The use of private security companies (PSCs) to perform services that are traditionally associated with the state presents a challenge to regulatory and oversight frameworks. Analyzing developments leading to the International Code of Conduct for Security Providers (ICOC) and the ICOC Association, this paper argues that a multistakeholder approach to develop standards adapted for the private sector and which creates governance and oversight mechanisms fills some of the governance gaps found in traditional regulatory approaches.Book Details
Although the financial sustainability of United Nations (UN) support to institutional capacity building in post-conflict contexts may be the least analysed topic on the peacebuilding agenda, understanding the costs of rebuilding and maintaining the security sector should be one of the most important priorities for security sector reform (SSR) practitioners today. Through innovative partnerships between the UN and the World Bank, a new and important practice area in public financial management of the security sector is beginning to take shape. This paper traces the new demands placed on peacekeeping operations to? 'get more bang for every peacekeeping buck', and explores how to match SSR priorities and recurring costs in the security sector with available resources over the long term. In presenting the lessons learned from the security sector public expenditure review conducted by the UN and the World Bank in Liberia in 2012, the first such review jointly undertaken by the two organizations, the paper seeks to illustrate how the discussion on right-sizing of the security sector can go hand in hand with a discussion on right-financing in order to help prioritize key reforms pragmatically in light of the available fiscal space. Specifically, the paper provides SSR practitioners with insights into the challenges often encountered when assisting national authorities to address the political economy of SSR, and how to navigate those dilemmas.Book Details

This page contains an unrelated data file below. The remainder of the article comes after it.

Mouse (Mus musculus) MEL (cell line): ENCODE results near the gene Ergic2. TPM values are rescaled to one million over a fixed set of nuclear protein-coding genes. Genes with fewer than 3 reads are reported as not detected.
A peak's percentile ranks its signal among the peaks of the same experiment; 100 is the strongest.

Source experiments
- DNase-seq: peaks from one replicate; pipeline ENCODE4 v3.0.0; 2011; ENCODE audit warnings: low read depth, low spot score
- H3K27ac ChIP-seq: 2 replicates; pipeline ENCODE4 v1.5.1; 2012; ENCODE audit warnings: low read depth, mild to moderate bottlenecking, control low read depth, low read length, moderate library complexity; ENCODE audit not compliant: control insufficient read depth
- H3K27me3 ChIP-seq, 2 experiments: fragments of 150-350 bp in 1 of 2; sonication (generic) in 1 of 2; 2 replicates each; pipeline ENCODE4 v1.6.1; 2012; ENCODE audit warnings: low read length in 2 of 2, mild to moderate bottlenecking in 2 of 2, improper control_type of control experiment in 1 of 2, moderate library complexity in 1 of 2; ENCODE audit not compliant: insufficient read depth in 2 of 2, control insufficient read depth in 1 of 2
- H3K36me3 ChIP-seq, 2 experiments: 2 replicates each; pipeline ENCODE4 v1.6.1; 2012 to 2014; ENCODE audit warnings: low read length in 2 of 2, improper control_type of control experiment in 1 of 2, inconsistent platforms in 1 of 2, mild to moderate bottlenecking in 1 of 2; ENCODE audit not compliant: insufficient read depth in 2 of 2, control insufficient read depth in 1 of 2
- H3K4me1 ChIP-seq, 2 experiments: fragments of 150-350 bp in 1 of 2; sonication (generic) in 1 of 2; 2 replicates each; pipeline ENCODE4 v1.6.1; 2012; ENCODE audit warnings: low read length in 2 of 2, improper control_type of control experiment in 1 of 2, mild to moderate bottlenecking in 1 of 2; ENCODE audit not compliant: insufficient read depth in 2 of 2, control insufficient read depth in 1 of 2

Security sector reform (SSR) and transitional justice processes often occur alongside each other in societies emerging from conflict or authoritarian rule, involve many of the same actors, are supported by some of the same partner countries and impact on each other. Yet the relationship between SSR and transitional justice, or 'dealing with the past' (DwP) as it is also called, remains underexplored and is often marked by ignorance and resistance. While SSR and transitional justice processes can get into each other's way, this paper argues that SSR and DwP are intrinsically linked and can complement each other. SSR can make for better transitional justice and vice versa. Transitional justice needs SSR to prevent a recurrence of abuses, an essential element of justice. SSR can learn from transitional justice not only that it is better to deal with rather than ignore an abusive past but also how to address an abusive legacy in the security sector. The validity of these assumptions is tested in two case studies: the police reform process in Bosnia and Herzegovina after 1995 and the SSR process in Nepal after 2006.Book Details